Nenita Condez, deputy secretary general of the Salabukan nok G’taw Subanen (SGS), a federation of Subanen groups, said TVIRD occupied “thousands and thousands” of hectares of land for its mining operations in Mindanao, displacing thousands of people.
Emily Dwyer, coordinator of the Canadian Network on Corporate Accountability, said what is happening in the Philippines is not isolated to that country and “We’re hearing continuously, and have been for over a decade, accounts of widespread, credible allegations of serious human rights abuses associated with Canadian mining companies around the world.”
She said the Canadian government has been hearing calls from around the world for over 12 years to develop accountability mechanisms and has yet to implement any credible mechanisms. TVIRD has over the past repeatedly denied all allegations and accusations against the company.
In the Philippines, Secretary Gina Lopez, of the Department of Environment and Natural Resources, ordered the closure of 23 metallic mines in the country, while suspending five more, for serious environmental violations discovered during the industry-wide audit conducted by the agency since July 2016.
“My issue here is not about mining. My issue here is social justice. If there are businesses and foreigners that go and utilize the resources of that area for their benefit and the people of the island suffer, that’s social injustice,” Lopez said.
She said the closure orders were based on the final results and recom- mendations of the multisectoral audit teams formed to look into the compliance of mining operators with the existing environmental laws and regulations.
The mining firms ordered closed were the following:
• Benguet Corp. Nickel Mines Inc., Eramen Minerals Inc., Zambales Diversified Metals Corp., and LNL Archipelago Minerals Inc., all in Zambales province, due mainly to siltation of rivers, destruction of a functional watershed and illegal treecutting.
• Mt. Sinai Mining Exploration and Development Corp., Emir Minerals Corp., and Techiron Mineral Resources Inc. in Homonhon mainly for siltation of coastal waters and destruction of functional watershed.
• AAMPHIL Natural Resources Exploration, Kromico Inc., Sinosteel Philippines H.Y. Mining Corp., Oriental Synergy Mining Corp., Wellex Mining Corp., Libjo Mining Corp., Oriental Vision Mining Phils. Corp., in Dinagat Islands mainly for siltation of coastal waters.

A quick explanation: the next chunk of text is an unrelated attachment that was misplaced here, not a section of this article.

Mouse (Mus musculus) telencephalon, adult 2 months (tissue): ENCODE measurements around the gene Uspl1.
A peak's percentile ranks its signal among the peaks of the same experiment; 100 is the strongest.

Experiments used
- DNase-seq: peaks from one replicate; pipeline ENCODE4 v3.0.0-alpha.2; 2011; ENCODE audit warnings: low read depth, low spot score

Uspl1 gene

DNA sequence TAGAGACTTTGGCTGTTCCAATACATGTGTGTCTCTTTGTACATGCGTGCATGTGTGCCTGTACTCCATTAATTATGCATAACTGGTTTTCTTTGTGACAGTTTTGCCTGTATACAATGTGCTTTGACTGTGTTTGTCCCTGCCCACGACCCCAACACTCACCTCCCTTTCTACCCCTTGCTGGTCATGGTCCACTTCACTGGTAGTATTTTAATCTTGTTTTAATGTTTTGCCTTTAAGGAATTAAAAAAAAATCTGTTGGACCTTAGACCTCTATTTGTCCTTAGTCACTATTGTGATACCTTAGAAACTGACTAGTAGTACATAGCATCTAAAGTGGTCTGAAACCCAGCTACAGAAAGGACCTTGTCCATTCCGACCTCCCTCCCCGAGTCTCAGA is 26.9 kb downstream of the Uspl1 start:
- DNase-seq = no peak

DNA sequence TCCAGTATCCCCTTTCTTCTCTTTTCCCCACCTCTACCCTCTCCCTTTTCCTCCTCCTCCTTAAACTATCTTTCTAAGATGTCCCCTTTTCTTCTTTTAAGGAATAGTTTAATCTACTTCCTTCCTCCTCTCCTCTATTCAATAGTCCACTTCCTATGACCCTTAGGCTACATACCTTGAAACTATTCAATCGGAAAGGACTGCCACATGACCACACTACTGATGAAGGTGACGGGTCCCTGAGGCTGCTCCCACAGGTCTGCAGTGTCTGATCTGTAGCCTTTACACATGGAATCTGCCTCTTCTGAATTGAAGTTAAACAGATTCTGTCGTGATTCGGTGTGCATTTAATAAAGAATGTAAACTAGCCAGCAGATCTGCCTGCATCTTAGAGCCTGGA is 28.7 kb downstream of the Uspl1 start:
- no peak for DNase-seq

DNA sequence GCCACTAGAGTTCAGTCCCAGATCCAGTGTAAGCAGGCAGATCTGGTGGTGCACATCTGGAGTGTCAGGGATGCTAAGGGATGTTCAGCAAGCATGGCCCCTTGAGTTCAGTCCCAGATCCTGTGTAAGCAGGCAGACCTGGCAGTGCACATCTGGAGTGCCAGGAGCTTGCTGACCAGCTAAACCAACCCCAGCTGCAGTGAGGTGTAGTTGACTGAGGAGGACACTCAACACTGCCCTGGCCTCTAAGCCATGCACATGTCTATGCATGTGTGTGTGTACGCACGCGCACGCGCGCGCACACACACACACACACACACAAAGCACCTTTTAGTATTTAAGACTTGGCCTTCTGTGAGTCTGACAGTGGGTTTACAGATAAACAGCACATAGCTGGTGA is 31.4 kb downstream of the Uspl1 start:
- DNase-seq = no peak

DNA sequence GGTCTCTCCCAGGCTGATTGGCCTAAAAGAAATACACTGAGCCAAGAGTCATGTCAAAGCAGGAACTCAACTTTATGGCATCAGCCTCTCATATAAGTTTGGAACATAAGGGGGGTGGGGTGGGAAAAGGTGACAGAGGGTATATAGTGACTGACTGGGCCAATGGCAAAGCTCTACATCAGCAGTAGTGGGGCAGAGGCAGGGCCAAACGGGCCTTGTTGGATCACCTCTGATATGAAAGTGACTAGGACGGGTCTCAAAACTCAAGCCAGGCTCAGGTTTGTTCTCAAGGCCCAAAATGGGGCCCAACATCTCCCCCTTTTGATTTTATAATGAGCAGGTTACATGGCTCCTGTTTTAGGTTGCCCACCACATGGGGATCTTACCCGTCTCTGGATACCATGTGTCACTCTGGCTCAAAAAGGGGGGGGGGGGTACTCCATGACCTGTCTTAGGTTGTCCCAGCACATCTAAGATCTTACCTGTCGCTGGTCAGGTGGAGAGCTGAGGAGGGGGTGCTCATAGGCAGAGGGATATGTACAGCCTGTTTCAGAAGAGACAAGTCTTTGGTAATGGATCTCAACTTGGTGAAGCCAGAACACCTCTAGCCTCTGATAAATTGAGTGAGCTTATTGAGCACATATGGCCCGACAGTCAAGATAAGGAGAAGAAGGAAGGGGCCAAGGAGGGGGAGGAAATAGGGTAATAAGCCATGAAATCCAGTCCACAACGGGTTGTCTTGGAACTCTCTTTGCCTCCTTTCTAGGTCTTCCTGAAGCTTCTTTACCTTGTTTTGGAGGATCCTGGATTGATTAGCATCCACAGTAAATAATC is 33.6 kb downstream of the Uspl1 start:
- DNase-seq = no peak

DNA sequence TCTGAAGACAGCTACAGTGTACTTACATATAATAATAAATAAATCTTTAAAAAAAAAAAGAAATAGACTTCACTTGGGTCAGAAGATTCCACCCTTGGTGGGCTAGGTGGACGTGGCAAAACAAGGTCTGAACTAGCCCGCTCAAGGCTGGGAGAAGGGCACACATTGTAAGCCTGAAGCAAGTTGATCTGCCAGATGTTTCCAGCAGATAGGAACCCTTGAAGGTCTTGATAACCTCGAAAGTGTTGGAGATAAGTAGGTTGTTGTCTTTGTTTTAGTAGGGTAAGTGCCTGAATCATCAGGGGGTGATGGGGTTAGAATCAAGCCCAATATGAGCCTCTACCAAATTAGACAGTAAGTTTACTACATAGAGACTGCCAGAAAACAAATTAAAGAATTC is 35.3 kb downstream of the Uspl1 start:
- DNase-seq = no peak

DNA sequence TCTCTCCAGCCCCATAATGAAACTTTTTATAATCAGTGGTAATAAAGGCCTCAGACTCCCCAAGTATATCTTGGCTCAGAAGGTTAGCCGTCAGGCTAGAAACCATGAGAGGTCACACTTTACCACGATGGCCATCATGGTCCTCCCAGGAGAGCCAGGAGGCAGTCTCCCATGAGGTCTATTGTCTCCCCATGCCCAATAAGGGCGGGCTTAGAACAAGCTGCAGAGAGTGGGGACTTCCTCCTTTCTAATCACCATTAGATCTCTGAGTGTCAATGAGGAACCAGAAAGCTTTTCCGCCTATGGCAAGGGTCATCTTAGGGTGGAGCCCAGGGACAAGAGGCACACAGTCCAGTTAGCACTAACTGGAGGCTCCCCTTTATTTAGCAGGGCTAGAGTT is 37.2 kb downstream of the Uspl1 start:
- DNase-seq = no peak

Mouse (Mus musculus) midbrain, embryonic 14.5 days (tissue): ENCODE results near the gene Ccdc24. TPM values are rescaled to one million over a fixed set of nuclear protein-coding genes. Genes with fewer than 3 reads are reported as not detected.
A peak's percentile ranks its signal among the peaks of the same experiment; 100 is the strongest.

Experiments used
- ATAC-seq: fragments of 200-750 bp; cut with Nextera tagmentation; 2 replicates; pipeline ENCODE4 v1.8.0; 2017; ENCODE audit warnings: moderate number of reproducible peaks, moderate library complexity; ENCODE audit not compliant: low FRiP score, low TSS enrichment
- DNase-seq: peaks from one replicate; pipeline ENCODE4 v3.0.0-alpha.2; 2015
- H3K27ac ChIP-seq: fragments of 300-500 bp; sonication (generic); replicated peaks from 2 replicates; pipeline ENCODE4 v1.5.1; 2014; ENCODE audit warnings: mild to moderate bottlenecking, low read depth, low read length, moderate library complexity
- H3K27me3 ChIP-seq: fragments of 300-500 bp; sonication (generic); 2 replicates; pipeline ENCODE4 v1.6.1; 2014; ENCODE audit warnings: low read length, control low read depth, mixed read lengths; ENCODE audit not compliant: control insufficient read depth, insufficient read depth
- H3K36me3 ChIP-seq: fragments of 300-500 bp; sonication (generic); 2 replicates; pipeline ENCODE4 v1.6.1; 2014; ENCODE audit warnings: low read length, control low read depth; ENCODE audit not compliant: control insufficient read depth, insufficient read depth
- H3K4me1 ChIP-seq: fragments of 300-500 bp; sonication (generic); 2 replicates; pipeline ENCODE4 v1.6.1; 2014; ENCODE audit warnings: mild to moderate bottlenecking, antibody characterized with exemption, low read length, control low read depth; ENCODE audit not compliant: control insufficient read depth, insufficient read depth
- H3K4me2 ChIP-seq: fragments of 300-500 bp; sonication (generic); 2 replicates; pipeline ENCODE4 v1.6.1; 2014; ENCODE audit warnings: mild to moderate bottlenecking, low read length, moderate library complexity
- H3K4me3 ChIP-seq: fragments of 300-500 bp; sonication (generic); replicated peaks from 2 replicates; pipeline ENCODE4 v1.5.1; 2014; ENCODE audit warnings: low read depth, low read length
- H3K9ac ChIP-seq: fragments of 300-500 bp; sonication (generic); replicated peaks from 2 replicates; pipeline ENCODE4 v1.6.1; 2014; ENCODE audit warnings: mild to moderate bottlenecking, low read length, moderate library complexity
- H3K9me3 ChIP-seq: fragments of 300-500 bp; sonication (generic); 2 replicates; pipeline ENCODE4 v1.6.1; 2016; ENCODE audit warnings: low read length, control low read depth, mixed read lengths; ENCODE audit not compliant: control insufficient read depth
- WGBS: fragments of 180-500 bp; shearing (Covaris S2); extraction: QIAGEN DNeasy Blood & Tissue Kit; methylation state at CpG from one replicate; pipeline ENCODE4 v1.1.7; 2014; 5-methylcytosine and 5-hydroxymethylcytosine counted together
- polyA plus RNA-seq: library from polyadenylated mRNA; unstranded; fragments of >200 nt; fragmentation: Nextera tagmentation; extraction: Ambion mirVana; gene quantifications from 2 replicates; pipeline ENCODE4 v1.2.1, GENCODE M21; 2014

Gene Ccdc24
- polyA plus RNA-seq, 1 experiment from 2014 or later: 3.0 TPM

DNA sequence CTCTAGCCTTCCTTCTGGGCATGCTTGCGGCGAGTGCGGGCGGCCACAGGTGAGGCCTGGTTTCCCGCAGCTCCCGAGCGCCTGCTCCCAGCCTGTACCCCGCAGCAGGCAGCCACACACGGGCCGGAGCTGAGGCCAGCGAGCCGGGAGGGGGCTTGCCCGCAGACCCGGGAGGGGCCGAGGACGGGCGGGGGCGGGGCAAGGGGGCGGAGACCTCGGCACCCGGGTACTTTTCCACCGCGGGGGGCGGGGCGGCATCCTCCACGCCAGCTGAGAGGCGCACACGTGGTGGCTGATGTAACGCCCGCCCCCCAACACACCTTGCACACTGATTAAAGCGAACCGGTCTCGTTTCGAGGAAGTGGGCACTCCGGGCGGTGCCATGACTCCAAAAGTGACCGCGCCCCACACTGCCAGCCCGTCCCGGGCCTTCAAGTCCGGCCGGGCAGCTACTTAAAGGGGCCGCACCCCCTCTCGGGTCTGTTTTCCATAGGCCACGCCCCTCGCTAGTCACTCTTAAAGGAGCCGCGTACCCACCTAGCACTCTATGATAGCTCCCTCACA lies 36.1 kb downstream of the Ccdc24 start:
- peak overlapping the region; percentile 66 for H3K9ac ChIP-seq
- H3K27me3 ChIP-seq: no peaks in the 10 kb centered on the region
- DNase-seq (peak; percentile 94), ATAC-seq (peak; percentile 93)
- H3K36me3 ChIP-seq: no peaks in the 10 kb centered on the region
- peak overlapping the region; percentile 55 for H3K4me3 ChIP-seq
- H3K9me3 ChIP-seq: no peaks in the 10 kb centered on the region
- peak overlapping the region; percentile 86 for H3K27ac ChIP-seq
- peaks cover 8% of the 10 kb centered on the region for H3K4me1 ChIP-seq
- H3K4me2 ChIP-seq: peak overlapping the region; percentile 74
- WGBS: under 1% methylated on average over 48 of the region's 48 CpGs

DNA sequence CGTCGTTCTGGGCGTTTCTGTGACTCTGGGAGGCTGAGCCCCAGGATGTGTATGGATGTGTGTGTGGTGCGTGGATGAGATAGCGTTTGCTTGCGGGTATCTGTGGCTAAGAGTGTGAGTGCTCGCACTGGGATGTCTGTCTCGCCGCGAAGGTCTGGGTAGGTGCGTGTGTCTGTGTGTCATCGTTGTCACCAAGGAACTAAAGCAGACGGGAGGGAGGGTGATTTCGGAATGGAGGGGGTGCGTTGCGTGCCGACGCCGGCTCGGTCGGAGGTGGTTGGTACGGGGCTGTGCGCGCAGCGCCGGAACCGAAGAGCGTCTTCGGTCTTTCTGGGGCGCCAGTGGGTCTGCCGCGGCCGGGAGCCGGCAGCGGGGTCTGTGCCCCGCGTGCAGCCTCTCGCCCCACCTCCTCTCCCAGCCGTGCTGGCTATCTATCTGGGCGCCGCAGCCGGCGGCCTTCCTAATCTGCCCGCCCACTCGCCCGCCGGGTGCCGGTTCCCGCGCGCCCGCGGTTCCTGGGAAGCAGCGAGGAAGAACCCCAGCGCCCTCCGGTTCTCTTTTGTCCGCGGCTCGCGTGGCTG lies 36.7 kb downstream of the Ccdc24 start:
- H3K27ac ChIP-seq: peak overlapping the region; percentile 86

• ADNAMA Mining Resources Corp., Claver Mineral Development Corp., Platinum Group Metals Corp., CTP Construction and Mining Corp., Carrascal Nickel Corp., Marcventures Mining and Development Corp., and Hinatuan Mining Corp. in Surigao del Norte mainly for siltation of coastal waters and mining in functional watersheds.
• Benguet Corporation in Itogon, Benguet and Ore Asia Mining and Development Corp. in Bulacan were likewise issued suspension orders by Lopez.
She also deferred to give a decision on the fate of Filminera Resources Corp. pending further investigation.
The five mining companies that were issued suspension orders are Berong Nickel Corp., Oceanagold Phils., Lepanto Consolidated Mining Corp., Citinickel Mines and Development Corp. and Strong Built Mining Development Corp.
According to DENR Undersecretary for Legal Affairs Maria Paz Luna, the companies can file for a Motion for Reconsideration to the DENR within 15 days from receipt of the order. Luna said the DENR decision can still be appealed to the Office of the President.
The DENR had earlier assured the mining sector and the general public that due process was “meticulously observed” in the audit of all existing metallic mines nationwide. It also assured that the audit results “really promote the common good and social justice” espoused by Lopez and President Rodrigo Duterte.
A staunch advocate of responsible mining, Lopez has made it clear that the common good and the protection of the environment would be her paramount concern, not money. She emphasized that no mining company can operate in a functional watershed which protects water sources. “Water is life. We will not allow the water of our people to be at risk for any business interest,” Lopez said.
Environmentalists also urged Lopez to review again the mining operations of TVI in Zamboanga del Sur’s Bayog town where Subanen natives opposed the entry of the company in Balabag for various reasons. TVIRD also operated in Zamboanga del Norte’s Siocon town where natives also opposed the mining operations.
A truck is dwarfed by the destruction of this mountain in the mining operation of TVI Resource Development (Phils.) Inc.in Zamboanga del Norte province.